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Explore a Beautiful Victorian Album of Seaweeds

The Victorians had a passion for admiring stylized versions of the natural world from within the comfort of their own homes. Alongside taxidermy, arrangements of shells and fossils, preserved birds and flowers beneath domes, and hair art, an upper-class Victorian home might have sported an album or two of pressed flowers and, perhaps, seaweeds.

While we may not think of seaweed as particularly lovely today, Victorians used their bright reds and greens and lacy shapes to create pretty designs or semi-realistic compositions. The Public Domain Review recently spotlighted one such album now held in the Brooklyn Museum’s Special Collections department, which has been digitized for online viewing.

The leatherbound album, which features algae and seaweeds pasted on construction paper and framed by doilies, was created by one Eliza A. Jordson of Brooklyn around 1848. It was presented as a token of esteem to Augustus Graham, a member of the board of directors of the Brooklyn Apprentice’s Library, which eventually evolved into the Brooklyn Museum. The images are a feat of delicacy, using seaweed to create tiny houses and to spell out Graham’s name as well as the title of the book.

As Allison Meier noted when writing about the album for Atlas Obscura in 2014, the album is “definitely not a scientific work, but instead a social one.” The specimens aren’t mounted with scientific precision and contain no labels, although the album does include a poem on the “flowers of the sea,” which seems to have been a feature of other seaweed albums, according to the Public Domain Review.

Other surviving examples of seaweed albums exist: As Meier notes, Harvard holds one created by a Mary Robinson, probably around Martha’s Vineyard, circa 1885. An online exhibit devoted to the prints from that book contains an explanation of the scrapbooking process, which involved submerging both the seaweed and mounting paper in saltwater at the same time, bringing them to the surface with the seaweed on top, and arranging the specimen with a needle to bring out its details.

All images via Brooklyn Museum Libraries, Special Collections.

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Afternoon Map
8 City Maps Rendered in the Styles of Famous Artists
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Vincent van Gogh once famously said, "I dream my painting and I paint my dream." If at some point in his career he had dreamed up a map of Amsterdam, where he lived and derived much of his inspiration from, it may have looked something like the one below.

In a blog post from March, Credit Card Compare selected eight cities around the world and illustrated what their maps might look like if they had been created by the famous artists who have roots there.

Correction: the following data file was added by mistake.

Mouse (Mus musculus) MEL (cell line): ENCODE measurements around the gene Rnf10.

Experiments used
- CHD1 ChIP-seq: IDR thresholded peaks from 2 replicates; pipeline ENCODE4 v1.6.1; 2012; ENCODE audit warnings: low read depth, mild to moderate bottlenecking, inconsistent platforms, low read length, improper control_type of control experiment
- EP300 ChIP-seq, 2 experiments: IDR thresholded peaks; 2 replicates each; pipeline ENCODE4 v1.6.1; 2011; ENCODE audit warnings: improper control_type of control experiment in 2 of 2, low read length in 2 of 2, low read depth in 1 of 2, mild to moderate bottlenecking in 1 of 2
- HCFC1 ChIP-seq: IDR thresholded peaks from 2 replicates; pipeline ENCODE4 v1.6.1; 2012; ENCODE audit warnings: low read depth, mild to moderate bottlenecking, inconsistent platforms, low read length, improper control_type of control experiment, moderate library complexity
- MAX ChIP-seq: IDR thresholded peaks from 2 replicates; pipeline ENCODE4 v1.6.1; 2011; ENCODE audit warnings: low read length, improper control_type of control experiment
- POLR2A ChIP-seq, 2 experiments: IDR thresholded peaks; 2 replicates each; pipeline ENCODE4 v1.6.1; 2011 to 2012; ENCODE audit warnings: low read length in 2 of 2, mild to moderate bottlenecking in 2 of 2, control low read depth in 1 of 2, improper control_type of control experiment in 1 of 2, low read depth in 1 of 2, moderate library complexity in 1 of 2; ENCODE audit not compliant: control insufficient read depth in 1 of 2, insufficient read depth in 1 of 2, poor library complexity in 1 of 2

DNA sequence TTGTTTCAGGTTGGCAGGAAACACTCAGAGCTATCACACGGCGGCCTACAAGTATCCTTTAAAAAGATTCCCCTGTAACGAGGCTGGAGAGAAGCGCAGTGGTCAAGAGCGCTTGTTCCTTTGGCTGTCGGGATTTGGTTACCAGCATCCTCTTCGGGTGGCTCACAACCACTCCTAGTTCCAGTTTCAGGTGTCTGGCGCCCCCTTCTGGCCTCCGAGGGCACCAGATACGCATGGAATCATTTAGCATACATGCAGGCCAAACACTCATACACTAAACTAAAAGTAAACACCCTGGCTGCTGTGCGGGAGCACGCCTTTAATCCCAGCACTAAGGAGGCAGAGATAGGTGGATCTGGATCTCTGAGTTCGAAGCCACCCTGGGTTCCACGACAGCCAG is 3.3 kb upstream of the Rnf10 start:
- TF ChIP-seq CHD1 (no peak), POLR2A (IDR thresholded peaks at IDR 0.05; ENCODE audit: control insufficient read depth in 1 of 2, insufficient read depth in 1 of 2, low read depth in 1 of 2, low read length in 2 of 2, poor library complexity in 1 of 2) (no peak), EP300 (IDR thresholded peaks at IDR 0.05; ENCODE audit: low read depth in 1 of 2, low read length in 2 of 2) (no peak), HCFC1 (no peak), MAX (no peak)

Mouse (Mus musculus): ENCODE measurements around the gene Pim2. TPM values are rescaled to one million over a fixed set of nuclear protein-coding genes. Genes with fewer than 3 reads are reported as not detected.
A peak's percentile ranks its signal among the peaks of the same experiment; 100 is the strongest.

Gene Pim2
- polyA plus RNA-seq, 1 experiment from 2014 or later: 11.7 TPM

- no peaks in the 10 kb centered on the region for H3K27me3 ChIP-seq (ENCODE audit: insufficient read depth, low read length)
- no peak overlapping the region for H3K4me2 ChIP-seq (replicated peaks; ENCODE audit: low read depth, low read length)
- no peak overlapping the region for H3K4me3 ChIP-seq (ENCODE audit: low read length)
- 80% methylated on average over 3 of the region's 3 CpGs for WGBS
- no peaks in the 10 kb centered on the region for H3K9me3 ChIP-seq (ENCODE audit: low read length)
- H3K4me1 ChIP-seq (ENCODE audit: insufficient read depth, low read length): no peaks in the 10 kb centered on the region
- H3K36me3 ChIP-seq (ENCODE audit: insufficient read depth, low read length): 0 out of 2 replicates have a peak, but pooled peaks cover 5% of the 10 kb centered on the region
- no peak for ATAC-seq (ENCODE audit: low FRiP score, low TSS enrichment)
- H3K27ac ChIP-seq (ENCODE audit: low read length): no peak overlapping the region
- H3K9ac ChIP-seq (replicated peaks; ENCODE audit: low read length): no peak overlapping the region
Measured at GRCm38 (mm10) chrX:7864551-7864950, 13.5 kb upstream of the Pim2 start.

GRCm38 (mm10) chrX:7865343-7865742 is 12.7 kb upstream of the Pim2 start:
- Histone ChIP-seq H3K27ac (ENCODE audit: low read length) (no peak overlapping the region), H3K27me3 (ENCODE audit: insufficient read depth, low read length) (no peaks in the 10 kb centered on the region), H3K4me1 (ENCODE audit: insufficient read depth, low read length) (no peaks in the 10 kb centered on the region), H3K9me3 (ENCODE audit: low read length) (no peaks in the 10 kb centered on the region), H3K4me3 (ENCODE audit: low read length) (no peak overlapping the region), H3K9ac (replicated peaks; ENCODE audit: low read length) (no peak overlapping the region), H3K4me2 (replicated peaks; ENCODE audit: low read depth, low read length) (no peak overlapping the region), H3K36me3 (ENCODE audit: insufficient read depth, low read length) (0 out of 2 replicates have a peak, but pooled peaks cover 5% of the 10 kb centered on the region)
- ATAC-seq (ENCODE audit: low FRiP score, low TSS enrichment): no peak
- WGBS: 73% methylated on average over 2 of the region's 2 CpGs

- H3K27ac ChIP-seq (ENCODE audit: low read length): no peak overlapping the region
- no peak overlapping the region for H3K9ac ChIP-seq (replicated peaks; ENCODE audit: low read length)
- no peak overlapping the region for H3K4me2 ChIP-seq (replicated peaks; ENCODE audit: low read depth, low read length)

The Andy Warhol-inspired map of New York City, for instance, is awash with primary colors, and the icons representing notable landmarks are rendered in his famous Pop Art style. Although Warhol grew up in Pittsburgh, he spent much of his career working in the Big Apple at his studio, dubbed "The Factory."

Another iconic and irreverent artist, Banksy, is the inspiration behind London's map. Considering that the public doesn't know Banksy's true identity, he remains something of an enigma. His street art, however, is recognizable around the world and commands exorbitant prices at auction. In an ode to urban art, clouds of spray paint and icons that are a bit rough around the edges adorn this map of England's capital.

For more art-inspired city maps, scroll through the photos below.

[h/t Credit Card Compare]

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Gergely Dudás - Dudolf, Facebook
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There’s a Ghost Hiding in This Illustration—Can You Find It?
Gergely Dudás - Dudolf, Facebook
Gergely Dudás - Dudolf, Facebook

A hidden image illustration by Gergely Dudás, a.k.a. Dudolf
Gergely Dudás - Dudolf, Facebook

Gergely Dudás is at it again. The Hungarian illustrator, who is known to his fans as “Dudolf,” has spent the past several years delighting the internet with his hidden image illustrations, going back to the time he hid a single panda bear in a sea of snowmen in 2015. In the years since, he has played optical tricks with a variety of other figures, including sheep and Santa Claus and hearts and snails. For his latest brainteaser, which he posted to both his Facebook page and his blog, Dudolf is asking fans to find a pet ghost named Sheet in a field of white bunny rabbits.

As we’ve learned from his past creations, what makes this hidden image difficult to find is that it looks so similar to the objects surrounding it that our brains just sort of group it in as being “the same.” So you’d better concentrate.

If you’ve scanned the landscape again and again and can’t find Sheet to save your life, go ahead and click here to see where he’s hiding.

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